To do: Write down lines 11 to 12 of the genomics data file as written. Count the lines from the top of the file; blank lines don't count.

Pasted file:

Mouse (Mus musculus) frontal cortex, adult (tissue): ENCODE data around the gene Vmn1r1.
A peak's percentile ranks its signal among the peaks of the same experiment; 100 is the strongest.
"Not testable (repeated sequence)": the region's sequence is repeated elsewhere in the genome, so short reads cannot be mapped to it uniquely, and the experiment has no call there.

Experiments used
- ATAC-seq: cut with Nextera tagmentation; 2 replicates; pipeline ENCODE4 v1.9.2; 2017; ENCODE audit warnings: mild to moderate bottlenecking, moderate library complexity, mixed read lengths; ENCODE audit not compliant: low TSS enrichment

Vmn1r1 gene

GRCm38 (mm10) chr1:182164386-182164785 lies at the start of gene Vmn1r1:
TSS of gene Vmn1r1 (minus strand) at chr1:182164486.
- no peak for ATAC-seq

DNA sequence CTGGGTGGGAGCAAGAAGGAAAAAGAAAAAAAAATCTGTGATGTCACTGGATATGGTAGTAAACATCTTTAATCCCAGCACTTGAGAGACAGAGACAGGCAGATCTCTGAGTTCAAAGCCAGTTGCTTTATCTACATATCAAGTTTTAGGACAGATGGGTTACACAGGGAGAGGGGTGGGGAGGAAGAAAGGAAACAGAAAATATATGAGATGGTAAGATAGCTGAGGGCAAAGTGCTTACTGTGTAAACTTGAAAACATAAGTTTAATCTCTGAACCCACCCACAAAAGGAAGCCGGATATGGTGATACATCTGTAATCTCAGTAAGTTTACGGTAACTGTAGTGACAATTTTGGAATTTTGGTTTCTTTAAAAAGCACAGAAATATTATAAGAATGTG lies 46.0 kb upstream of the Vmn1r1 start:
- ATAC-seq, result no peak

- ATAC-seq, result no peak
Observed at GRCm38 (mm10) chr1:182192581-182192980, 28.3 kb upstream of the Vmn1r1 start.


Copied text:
- ATAC-seq, result no peak

- ATAC-seq, result no peak